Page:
Mycoplasma in Adult Dairy Cattle Can Initially Show Many Different Clinical Signs

Dr. David Wilson, DVM, PhD
USU Extension Veterinarian

Mycoplasmal infection with Mycoplasma spp., usually M. bovis, is an important disease complex of dairy cattle. This unusual organism can only be detected with special culture methods under special laboratory conditions; typical laboratory methods such as culture of milk or tissues will not detect it. As part of the 2002 National Animal Health Monitoring System (NAHMS) Dairy Survey, it was reported from selected sampling of herds in California, Colorado, Idaho, New Mexico, Texas, and Washington that the herd prevalence of mycoplasma was 9.4%. Utah has never been included in any surveillance study for Mycoplasma spp., but these surrounding states show the highest percentage of mycoplasma-infected dairy herds in the U.S. by far. In addition to mastitis, mycoplasma affects all ages of cattle, and can cause arthritis, pneumonia, metritis, agalactia, bloodstream infection, and death of cattle. The history often includes negative culture results from milk or other samples using standard microbiological methods and a frustrating inability to diagnose the problem when signs first appear, sometimes for months. Mycoplasma infections cause some of the greatest losses of milk production among all mastitis pathogens, including among cows without clinical mastitis. In New York and Pennsylvania, Mycoplasma spp. mastitis was associated with approximately 3,500 pounds of milk loss per 305-ME lactation relative to uninfected herdmates.

There can also be substantial losses from culled or dead cows. The first presenting signs in dairy herds often include lameness, respiratory disease including pneumonia of calves or adult cattle, and clinical mastitis of multiple quarters, or first in one quarter and then in other quarters, often poorly responsive to therapy. There is often a history of animals purchased 3 to 6 months earlier, and of some cows (not necessarily purchased cows) with major milk production loss, changing from high production cows to nearly agalactic cows. Lameness associated with mycoplasmal infections is usually observed in fetlock joints, or especially in hock joints (swelling, if present, is observed on the cranial side of the hock joint, not the lateral side). Mycoplasma can first show many different types of clinical signs in a herd, including the first signs being mainly a major loss of milk production in some cows for no apparent clinical reason.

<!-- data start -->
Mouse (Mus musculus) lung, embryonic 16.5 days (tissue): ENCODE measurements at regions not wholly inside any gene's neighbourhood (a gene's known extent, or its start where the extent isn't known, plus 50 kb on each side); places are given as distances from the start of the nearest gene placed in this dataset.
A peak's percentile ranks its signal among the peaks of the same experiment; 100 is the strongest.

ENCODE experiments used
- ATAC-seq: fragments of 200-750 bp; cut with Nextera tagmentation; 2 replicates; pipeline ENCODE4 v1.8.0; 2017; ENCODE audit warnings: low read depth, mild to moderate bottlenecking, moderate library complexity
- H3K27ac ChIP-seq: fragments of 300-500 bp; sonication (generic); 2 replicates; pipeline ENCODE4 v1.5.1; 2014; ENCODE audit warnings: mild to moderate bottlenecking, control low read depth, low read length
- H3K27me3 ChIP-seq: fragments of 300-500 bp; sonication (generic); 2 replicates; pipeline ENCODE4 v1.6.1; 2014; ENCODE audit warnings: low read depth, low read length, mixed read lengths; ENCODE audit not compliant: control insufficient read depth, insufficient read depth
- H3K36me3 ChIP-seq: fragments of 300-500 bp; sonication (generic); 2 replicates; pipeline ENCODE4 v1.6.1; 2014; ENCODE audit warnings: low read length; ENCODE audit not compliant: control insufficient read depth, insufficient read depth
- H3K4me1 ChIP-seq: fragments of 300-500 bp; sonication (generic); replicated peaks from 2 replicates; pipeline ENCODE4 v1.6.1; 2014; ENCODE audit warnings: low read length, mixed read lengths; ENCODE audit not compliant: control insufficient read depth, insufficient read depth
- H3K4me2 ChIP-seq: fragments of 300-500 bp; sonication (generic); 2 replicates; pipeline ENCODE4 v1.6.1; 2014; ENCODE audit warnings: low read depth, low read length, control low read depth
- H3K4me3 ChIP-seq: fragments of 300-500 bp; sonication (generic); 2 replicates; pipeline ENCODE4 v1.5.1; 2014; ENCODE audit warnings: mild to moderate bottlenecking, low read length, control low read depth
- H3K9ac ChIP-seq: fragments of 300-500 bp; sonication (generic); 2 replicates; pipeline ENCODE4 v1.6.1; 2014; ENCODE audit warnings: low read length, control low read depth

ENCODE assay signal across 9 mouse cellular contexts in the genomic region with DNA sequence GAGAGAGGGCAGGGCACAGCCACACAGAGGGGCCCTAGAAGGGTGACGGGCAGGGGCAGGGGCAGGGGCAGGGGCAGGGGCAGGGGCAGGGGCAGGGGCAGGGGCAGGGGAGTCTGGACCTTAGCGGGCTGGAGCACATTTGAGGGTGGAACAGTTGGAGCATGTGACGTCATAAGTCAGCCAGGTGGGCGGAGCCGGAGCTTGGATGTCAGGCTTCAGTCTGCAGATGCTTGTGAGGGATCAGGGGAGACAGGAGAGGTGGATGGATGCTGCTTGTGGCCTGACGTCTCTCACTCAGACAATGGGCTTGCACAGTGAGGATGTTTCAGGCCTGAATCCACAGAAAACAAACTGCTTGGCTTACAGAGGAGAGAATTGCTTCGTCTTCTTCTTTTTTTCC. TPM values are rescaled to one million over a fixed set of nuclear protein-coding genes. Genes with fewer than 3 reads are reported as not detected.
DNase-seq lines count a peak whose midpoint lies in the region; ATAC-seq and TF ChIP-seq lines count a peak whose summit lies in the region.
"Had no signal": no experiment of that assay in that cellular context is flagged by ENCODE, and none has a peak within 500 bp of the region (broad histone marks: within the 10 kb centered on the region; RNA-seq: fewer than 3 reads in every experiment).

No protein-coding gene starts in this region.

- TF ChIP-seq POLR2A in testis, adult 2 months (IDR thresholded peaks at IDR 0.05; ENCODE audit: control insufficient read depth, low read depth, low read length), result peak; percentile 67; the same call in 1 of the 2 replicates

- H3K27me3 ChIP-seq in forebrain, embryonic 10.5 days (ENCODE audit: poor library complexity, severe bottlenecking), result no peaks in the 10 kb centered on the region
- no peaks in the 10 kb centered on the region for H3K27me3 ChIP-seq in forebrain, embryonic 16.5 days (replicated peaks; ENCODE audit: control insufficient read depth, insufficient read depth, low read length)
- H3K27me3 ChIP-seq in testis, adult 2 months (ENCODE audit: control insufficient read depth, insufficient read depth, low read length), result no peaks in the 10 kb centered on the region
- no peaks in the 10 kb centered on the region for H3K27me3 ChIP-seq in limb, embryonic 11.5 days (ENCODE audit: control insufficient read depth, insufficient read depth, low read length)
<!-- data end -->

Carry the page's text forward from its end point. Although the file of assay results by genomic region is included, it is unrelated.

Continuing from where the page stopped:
Prevalence within herds that are infected with Mycoplasma spp. mastitis varies considerably. The mean prevalence within infected herds seen in the Northeast U.S. was 5%, ranging from only one cow in herds of over 500 cows to approximately 33% in two herds. At present the percentage of mycoplasma-infected cows in Utah, both at the herd and cows-within infected-herds levels, is unknown.

Many dairy herds have mycoplasmal infections in calves, with no cases ever found among cows within the herd when they become adults. Mycoplasma infection in dairy calves is a different disease complex that cannot be covered in this space but it does not necessarily dictate that the adult herd will be affected with mycoplasmal disease.

It has been reported that mycoplasmal mastitis outbreaks can be initiated by intra-herd transmission from asymptomatic carriers. A few herds have had mycoplasmal mastitis, pneumonia or arthritis outbreaks reoccur more than a year after the disease was believed eliminated from the herd, including 100% of the herd having cultured negative for Mycoplasma spp. in milk and remaining closed to purchased animals. However, these rare outbreaks are much less common than those that follow the purchase of animals into dairy herds. Nevertheless, they indicate that diagnostic testing for Mycoplasma spp. should be performed when clinical signs of the mycoplasmal infections appear, even in herds that have long been closed to outside animals. The greatest financial loss results from culling, death or lost milk production of affected cows. While SCC can be increased and herd mean milk production can be decreased during mycoplasmal outbreaks, they often do not change substantially, therefore bulk tank SCC and mean milk production are generally not suitable for ruling out Mycoplasma spp. infections in dairy herds. This indicates that surveillance for Mycoplasma spp. utilizing milk from bulk tanks and/or lactating cows should be routinely performed to screen for mycoplasmal infections within dairy herds, as discussed in our November, 2006 Newsletter. If you have further questions, please contact me at (435) 797-1899 (M-W) and (435) 797-7120 (Th-F) or David.Wilson@usu.edu. ©